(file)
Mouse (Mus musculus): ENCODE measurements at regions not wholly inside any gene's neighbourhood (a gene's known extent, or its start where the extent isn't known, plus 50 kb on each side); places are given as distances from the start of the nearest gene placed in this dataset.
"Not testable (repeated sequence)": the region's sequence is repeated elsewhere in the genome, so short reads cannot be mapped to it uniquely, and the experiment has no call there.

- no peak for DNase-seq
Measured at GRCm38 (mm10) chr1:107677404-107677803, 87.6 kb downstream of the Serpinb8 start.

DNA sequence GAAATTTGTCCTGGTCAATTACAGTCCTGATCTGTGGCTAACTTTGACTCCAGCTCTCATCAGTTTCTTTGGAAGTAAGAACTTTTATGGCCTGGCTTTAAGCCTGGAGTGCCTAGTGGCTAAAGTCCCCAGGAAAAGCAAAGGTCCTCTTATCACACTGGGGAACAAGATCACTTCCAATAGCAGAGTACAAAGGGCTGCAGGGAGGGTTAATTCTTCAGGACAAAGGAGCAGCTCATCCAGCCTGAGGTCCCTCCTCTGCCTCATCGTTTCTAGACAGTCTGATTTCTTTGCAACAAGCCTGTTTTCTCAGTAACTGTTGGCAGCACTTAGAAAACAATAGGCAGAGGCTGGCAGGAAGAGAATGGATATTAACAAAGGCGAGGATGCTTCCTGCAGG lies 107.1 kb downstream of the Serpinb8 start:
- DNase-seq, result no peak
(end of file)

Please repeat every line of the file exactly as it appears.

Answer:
Mouse (Mus musculus): ENCODE measurements at regions not wholly inside any gene's neighbourhood (a gene's known extent, or its start where the extent isn't known, plus 50 kb on each side); places are given as distances from the start of the nearest gene placed in this dataset.
"Not testable (repeated sequence)": the region's sequence is repeated elsewhere in the genome, so short reads cannot be mapped to it uniquely, and the experiment has no call there.

- no peak for DNase-seq
Measured at GRCm38 (mm10) chr1:107677404-107677803, 87.6 kb downstream of the Serpinb8 start.

DNA sequence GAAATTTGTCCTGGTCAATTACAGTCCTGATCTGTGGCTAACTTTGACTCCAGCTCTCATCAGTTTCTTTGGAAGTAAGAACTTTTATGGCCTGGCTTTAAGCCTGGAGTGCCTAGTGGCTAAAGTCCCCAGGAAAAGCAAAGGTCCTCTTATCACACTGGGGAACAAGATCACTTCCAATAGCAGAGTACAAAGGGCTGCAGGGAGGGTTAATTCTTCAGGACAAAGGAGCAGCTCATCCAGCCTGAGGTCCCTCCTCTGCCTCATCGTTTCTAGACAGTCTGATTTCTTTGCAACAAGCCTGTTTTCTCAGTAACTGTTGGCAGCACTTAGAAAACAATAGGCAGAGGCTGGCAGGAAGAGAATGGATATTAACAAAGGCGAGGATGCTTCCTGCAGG lies 107.1 kb downstream of the Serpinb8 start:
- DNase-seq, result no peak